We may not realize it, but our Christian lives are constantly under construction. It is this point of view that will make it easier for us to deal with both spiritual setbacks and progress.
In the world of money, growth is of supreme importance. Regrettably, this approach has taken root within Christianity, too—both true and false. "Success" for a church is all too often measured in income, membership, and new converts, all of which are. . .
A great deal of confusion exists—even among professing Christians—about true conversion. Contrary to many who teach it, confessing the name of Jesus is not how the Bible defines a converted person. ...
Charles Whitaker shows that spiritual growth mimics our physical growth to maturity. If we continue in the process, we will "grow into" our potential as God's children.
We have learned that conversion is primarily a process, a transformation of a Christian's nature from human and carnal to godly and spiritual. ...
Like its physical counterpart, spiritual growth happens slowly. A newly baptized Christian will not produce the fruit of the spirit as easily as a mature one.
Mark 4 contains a parable that is not often discussed, probably because it does not appear in Matthew 13 or among those well-known parables that Luke alone records, like the Parable of the Good Samaritan. ...
Ryan McClure, drawing a spiritual analogy from the fascinating metamorphosis of a monarch butterfly, from a lowly larva to an aviation marvel, able to journey thousands of miles, displaying magnificent regal colors, makes a comparison to our own metamorpho. . .
Ryan McClure, acknowledging that self-reflection over our own spiritual progress (perhaps without seeing any progress) has potentially a negative effect, avers that we should understand self-reflection as a God-given tool to produce abundant spiritual frui. . .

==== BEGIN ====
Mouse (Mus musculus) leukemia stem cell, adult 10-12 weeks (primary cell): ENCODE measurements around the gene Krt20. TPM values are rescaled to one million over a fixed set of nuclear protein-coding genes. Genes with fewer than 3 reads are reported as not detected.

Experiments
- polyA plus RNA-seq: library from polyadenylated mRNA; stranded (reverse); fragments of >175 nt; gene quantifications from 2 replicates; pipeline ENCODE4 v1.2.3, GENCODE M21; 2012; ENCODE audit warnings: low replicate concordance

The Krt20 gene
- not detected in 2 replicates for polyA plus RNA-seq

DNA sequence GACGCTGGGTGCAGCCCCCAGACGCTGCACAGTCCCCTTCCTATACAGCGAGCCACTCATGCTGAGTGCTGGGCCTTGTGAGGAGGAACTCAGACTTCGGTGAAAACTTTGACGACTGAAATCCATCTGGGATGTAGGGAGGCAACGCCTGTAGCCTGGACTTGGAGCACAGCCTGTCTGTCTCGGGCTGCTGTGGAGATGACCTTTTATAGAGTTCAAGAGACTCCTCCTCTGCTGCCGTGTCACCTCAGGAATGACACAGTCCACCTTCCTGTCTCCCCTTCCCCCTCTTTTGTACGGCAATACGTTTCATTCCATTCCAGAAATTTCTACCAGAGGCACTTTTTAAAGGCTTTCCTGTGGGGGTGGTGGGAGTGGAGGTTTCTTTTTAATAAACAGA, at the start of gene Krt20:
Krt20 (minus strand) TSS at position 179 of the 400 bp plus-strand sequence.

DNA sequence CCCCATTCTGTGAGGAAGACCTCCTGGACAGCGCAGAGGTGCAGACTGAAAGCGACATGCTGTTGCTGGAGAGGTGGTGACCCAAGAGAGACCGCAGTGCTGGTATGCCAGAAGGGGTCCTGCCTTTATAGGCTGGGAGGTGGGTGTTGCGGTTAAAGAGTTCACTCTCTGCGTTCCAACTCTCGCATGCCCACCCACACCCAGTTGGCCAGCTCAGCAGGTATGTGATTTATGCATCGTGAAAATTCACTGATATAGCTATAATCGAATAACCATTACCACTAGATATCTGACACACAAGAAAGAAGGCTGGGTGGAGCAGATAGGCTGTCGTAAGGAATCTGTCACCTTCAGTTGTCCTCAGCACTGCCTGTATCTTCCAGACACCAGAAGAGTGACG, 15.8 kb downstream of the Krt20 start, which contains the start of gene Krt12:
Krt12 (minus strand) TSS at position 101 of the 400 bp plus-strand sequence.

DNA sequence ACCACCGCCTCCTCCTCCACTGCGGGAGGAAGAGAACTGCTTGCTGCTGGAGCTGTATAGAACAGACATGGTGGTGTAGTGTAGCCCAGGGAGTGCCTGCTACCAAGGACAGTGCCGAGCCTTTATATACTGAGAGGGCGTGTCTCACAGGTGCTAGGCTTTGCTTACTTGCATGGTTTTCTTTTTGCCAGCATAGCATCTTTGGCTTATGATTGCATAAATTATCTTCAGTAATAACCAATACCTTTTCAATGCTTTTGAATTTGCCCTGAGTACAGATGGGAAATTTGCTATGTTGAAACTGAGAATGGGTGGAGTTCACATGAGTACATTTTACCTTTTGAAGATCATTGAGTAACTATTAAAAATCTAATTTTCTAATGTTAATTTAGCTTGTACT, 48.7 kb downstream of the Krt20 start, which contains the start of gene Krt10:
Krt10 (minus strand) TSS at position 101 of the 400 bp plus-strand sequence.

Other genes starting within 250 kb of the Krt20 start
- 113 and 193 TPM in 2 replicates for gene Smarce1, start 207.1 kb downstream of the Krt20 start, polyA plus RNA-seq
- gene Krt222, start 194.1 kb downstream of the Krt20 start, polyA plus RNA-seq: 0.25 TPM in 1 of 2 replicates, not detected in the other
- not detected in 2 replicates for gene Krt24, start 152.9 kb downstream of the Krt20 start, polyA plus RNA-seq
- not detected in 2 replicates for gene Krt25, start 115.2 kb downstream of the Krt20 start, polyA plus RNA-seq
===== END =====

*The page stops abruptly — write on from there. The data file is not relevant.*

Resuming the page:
Ted Bowling, drawing a spiritual analogy from the growth of a pineapple, observes that it takes a long time from planting to harvest—approximately three years for the plant to mature. At first, all that matures is the foliage. The majority of the gro. . .
What is perfection? Does God require perfection of us? Mike Ford defines Biblical perfection and shows to what standard God holds us accountable.
Most of our Christian lives will be spent going on to perfection. But what is it? How do we do it? This Bible Study will help explain this broad, yet vital subject.
The Feast of Unleavened Bread immediately follows the Passover. In it we see how hard it is to overcome and rid our lives of sin.
The Bible describes many men, but one of the most important is the new man. What is this new man? Charles Whitaker explains that the new man is a creative effort of renewing our minds in cooperation with God.
John Ritenbaugh, using athletic running metaphors, emphasizes that we, like the Apostle Paul, must discipline ourselves, apply concentrated effort, and run with endurance to attain our reward or office (not to attain salvation, as some anti-nomian teachers. . .
David Maas, focusing on Philippians 2:12, where Paul urges us to work out our own salvation with fear and trembling, takes issue with misguided theologians who have tried to create a false dichotomy between grace and works or grace and law. One of their co. . .
John 15:4-5 in the Phillips translation gives us a great deal to consider: "You can produce nothing unless you go on growing in me. ...